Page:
AHA: Nixing MI drug co-pay reduces vascular events at no added payor costs
The study was simultaneously published online in the New England Journal of Medicine.
Adherence to medications prescribed after an MI is “amazingly bad,” said Niteesh K. Choudhry, MD, PhD, an associate physician at Brigham and Women’s Hospital in Boston, partly due to the cost of medication even among insured patients. “Eliminating out-of-pocket costs for evidence-based therapies may promote better adherence and may lead to better outcomes and also reduce costs,” he suggested.
To test that hypothesis, Choudhry and colleagues designed the Post-MI FREEE trial (Post-Myocardial Infarction Free Rx and Economic Evaluation), a cluster randomized, controlled policy study. The researchers enrolled insured patients who had been discharged with an MI and randomized them by their insurance plan sponsor, Aetna. One group consisted of 1,494 plans with 2,845 patients who had fully paid prescription coverage while a second group consisted of 1,486 plans with 3,010 patients who had standard prescription coverage. Drugs for both groups included statins, beta-blockers, ACE inhibitors and ARBs.
“We purposely selected people who had been discharged from MI precisely because the costs are so enormously high,” Choudhry said in a press conference. “This is an enormously expensive condition.”
The primary outcome was a first major vascular event or revascularization. Secondary outcomes were rates of total major vascular events and revascularization; first major vascular event; medication adherence; and pharmacy and medical expenditures. They used validated health service claims to assess outcomes and Cox modeling to calculate adherence and expenditures. Median follow-up was 394 days.
While there was no significant difference between the groups for the primary outcome, the fully covered group had better adherence, reduced rates of total major vascular events or revascularization and a reduced rate of first major vascular event. Eliminating co-payments added no costs to the insurer and reduced costs for patients.
The control group had rates of adherence between 35.9 percent and 49 percent while rates for the fully covered group were consistently higher. “Adherence went up four to six percentage points,” Choudhry said. “In relative terms, adherence went up 30 to 40 percent. “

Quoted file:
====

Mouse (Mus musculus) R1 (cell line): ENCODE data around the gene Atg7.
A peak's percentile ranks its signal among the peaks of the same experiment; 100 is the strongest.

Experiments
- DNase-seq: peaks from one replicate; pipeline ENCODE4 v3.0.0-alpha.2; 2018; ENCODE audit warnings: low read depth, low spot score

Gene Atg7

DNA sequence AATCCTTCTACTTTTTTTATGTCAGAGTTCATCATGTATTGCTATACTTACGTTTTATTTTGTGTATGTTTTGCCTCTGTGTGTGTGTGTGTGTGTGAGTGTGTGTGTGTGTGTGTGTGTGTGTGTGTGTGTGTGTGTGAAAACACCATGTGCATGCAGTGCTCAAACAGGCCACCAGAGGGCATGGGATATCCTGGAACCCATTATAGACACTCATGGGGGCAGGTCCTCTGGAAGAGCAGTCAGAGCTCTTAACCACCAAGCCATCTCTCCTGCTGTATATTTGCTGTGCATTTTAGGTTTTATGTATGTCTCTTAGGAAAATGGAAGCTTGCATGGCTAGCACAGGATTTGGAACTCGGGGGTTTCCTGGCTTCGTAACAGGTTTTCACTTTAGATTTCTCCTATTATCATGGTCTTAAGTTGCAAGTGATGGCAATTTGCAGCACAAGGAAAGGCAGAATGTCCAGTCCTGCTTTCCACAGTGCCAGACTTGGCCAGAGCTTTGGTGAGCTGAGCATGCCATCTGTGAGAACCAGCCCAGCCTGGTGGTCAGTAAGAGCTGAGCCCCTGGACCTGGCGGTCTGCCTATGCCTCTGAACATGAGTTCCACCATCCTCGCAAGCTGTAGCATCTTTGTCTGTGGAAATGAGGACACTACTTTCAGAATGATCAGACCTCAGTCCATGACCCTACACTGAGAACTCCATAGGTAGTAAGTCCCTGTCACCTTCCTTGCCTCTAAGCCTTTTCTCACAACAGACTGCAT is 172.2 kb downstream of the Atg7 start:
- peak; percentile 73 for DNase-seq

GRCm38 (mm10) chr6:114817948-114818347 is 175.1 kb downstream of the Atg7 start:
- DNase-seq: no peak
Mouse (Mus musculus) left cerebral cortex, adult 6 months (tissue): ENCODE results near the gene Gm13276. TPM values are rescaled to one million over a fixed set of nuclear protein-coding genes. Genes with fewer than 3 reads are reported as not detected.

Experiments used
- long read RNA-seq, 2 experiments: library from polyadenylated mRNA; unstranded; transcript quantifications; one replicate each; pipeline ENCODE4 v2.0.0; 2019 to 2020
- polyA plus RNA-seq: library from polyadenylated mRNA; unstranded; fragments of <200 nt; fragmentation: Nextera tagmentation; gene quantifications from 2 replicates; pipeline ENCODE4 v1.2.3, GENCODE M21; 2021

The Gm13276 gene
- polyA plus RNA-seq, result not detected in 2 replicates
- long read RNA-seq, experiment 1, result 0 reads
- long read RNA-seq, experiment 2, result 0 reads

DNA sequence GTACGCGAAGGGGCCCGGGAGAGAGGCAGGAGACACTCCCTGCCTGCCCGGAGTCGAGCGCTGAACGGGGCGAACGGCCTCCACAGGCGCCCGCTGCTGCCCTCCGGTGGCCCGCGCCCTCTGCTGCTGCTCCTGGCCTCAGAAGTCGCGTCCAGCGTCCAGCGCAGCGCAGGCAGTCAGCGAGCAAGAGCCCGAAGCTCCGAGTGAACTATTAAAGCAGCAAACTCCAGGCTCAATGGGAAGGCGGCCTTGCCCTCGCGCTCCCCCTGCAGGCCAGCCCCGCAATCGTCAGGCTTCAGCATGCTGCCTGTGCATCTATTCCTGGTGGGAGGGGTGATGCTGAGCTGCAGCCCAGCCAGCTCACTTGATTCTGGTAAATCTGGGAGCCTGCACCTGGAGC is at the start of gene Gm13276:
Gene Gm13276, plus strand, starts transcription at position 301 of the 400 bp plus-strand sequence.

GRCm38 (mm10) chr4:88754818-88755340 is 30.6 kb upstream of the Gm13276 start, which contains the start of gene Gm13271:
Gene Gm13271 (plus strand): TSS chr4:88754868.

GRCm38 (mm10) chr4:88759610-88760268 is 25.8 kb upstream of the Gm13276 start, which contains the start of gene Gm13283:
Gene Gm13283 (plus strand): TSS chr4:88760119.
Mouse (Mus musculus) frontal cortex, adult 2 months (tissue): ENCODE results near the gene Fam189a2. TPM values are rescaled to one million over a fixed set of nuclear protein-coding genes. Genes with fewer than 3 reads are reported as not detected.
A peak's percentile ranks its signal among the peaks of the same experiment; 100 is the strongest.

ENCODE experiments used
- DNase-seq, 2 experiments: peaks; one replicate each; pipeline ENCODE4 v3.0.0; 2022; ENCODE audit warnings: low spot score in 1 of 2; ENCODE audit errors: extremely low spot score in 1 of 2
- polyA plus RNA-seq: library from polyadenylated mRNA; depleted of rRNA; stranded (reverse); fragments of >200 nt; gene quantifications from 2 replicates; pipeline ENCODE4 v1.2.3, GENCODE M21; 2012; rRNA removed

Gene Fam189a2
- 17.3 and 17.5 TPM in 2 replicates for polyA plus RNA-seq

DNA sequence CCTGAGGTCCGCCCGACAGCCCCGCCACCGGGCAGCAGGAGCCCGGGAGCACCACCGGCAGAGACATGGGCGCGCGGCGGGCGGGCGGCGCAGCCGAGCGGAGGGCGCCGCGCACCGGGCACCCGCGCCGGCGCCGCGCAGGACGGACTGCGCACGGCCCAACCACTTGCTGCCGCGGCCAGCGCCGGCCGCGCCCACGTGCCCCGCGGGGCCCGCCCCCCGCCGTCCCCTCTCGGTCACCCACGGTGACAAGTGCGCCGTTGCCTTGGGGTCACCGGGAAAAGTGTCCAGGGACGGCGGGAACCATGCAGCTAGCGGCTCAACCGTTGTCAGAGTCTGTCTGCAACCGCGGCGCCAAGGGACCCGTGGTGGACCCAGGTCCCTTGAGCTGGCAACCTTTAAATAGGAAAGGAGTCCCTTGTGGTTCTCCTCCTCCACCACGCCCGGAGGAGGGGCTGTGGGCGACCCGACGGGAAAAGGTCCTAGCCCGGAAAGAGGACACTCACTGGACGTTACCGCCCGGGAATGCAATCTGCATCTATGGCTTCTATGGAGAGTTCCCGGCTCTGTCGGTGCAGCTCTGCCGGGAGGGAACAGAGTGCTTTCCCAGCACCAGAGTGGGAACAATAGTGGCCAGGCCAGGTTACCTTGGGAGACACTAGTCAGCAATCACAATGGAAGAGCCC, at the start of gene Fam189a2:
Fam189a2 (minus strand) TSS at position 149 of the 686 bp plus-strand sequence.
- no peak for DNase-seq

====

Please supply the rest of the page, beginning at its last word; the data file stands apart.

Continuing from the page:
The primary outcome was similar for both groups, but the rates of total major vascular events were lower in the fully covered group: 21.3 percent compared with 23.3 percent. “That is a relative reduction of 14 percent, which is statistically significant,” he said.
Expenditures for the fully covered group were lower as well, with mean total spending at $66,008 for the fully covered group compared with $71,778 for the control group. Insurers paid more on pharmacy items for the fully covered group but less on non-pharmacy services. Patients in the fully covered group paid 26 percent less in overall out-of-pocket costs compared with the control group, as well.
“The results appear cost-effective and it is a rarity for an intervention to actually improve patient affordability,” Choudhry said. “Moreover, the intervention we evaluated is easy, scalable and could be started as soon as tomorrow if insurers chose to do so.”
As the discussant, Eric D. Peterson, MD, MPH, a professor of medicine at Duke University School of Medicine and associate director of the Duke Clinical Research Institute, both in Durham, N.C., focused on the challenges of getting patients to take their medications as prescribed. “A drug only works if taken, and in this country taking drugs is a challenge, long term,” he began. “As we’ve heard, adherence is a huge problem. We typically blame costs.”
Post-MI FREEE provided researchers with a platform to study whether waiving co-payments would help promote adherence. “The study found that adherence in America is miserable,” he said. He added that the intervention had only a modest effect on adherence and failed to meet its primary outcome. Nonetheless, he was enthusiastic about what he termed a remarkable effort.
“This is one time where widespread adoption can be recommended,” Peterson said. “It did improve outcomes on total vascular events and the program essentially paid for itself.”